DRAM war forces SIA to slash forecast
Global semiconductor sales won’t rise as fast as previously forecast this year as competition puts a brake on prices, particularly for memory chips, the Semiconductor Industry Association (SIA) has said.
The (SIA) sees global chip sales gaining just 4.3 per cent to $266.6bn in 2008, down from a growth forecast of 7.7 per cent issued in November. Last week, market research firm Gartner forecast global chip revenue would increase 4.6 per cent to $286.5bn this year, up from its February estimate of a 3.4 per cent rise.
The SIA also said it expected chip sales to rise at a compound annual growth rate of 6.1 per cent through 2011. In November, it had forecast 7.7 per cent growth for 2007-2010.
In its mid-year update, the association said it saw slower growth for 2008 despite healthy demand for products such as mobile phones and personal computers. Soaring energy prices have dampened consumer discretionary spending, yet folks continue to snap up gadgets, flat-panel TVs and the like.
“The cost of energy is having a huge impact on discretionary spending, but people are still allocating discretionary spending to electronic devices,” SIA president George Scalise said on a webcast to discuss the forecast.
Gartner said last week it had seen no significant slowdown in the markets for digital consumer electronics and automotive products.
Yet with consumer electronics sales increasingly driving the chip industry, the SIA said it was closely watching rising food and energy costs, as well as other developments that affect personal spending.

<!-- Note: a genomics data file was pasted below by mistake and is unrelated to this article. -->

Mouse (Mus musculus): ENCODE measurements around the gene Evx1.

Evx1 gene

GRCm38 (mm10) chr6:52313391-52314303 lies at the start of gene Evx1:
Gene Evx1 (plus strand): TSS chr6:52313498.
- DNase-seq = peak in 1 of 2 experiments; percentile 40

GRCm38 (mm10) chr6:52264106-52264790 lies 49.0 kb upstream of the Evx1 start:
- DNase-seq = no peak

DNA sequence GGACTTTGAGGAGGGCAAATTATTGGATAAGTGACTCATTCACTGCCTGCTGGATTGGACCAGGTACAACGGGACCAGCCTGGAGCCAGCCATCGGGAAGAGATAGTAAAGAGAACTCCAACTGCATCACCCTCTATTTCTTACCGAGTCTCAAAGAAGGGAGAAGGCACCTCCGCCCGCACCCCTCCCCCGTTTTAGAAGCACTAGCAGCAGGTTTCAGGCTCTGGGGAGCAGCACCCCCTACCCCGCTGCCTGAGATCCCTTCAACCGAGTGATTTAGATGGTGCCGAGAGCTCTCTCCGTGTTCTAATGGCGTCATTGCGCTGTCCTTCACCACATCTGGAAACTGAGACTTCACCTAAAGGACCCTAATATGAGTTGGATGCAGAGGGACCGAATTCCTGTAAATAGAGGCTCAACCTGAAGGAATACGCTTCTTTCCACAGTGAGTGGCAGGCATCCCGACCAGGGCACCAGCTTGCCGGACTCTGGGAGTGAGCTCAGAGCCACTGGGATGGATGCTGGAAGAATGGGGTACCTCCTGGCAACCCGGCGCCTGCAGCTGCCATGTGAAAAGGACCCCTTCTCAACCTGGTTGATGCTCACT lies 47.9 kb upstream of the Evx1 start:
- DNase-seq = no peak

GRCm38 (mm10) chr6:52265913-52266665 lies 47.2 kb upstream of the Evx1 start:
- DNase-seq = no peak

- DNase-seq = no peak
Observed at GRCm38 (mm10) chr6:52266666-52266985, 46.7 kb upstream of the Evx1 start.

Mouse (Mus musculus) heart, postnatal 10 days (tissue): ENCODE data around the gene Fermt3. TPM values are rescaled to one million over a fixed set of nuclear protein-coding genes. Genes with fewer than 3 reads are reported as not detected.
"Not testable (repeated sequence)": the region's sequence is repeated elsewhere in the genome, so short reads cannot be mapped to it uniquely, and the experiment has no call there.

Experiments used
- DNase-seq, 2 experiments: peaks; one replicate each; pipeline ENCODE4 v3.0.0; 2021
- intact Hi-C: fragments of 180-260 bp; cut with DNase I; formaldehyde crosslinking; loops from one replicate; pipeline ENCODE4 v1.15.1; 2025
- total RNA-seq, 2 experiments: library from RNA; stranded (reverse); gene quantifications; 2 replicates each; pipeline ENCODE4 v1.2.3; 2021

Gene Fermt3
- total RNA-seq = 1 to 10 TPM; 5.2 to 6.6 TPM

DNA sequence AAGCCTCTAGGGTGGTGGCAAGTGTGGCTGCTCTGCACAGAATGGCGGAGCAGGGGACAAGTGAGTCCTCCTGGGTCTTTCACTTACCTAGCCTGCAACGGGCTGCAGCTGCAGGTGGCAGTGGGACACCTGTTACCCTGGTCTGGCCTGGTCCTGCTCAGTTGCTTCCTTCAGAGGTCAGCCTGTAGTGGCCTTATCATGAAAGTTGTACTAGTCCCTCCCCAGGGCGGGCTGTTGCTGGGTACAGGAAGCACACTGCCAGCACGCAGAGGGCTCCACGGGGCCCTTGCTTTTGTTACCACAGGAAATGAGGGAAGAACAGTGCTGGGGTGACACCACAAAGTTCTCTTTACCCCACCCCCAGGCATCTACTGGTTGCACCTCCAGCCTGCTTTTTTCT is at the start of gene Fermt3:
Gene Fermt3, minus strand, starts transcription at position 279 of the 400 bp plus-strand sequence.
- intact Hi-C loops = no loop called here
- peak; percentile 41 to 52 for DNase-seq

Meanwhile, prices for DRAM memory chips, the most widely used in the PC industry, are tumbling, as they have been for more than a year. In the first four months of 2008, global DRAM revenue fell by 34 percent, even as unit shipments rose more than 40 per cent.
“DRAM is our biggest problem now in terms of driving revenue,” Scalise said.
The SIA said unit sales of PCs were on track to rise 10 per cent this year to about 300 million, and it expects mobile phone unit shipments to increase 12 per cent to more than 1.3 billion.
Excluding memory products, the SIA estimated semiconductor revenue growth at 7.4 per cent this year. Although the US economy is slowing, sales are likely to benefit from increasing demand for consumer products in growing markets such as China and India.
Revenue from sales of microprocessors, which accounts for 14 per cent of the industry total, is expected to grow more than 10 per cent annually for the next two years, the SIA said.
More than 50 per cent of semiconductors now end up in products used by consumers, Scalise said. Some 40 per cent go to the so-called enterprise market, which consists of large businesses, and the remaining 10 per cent are in government and related sectors.
Scalise said fab-capacity utilisation was healthy.
Contract chipmakers are running at almost 94 per cent of capacity, he said, while plants using the latest technology are running at almost 97 per cent.
“There’s a good balance between supply and demand at this stage,” Scalise said.
Demand for chips continues to rise, but pricing remains an issue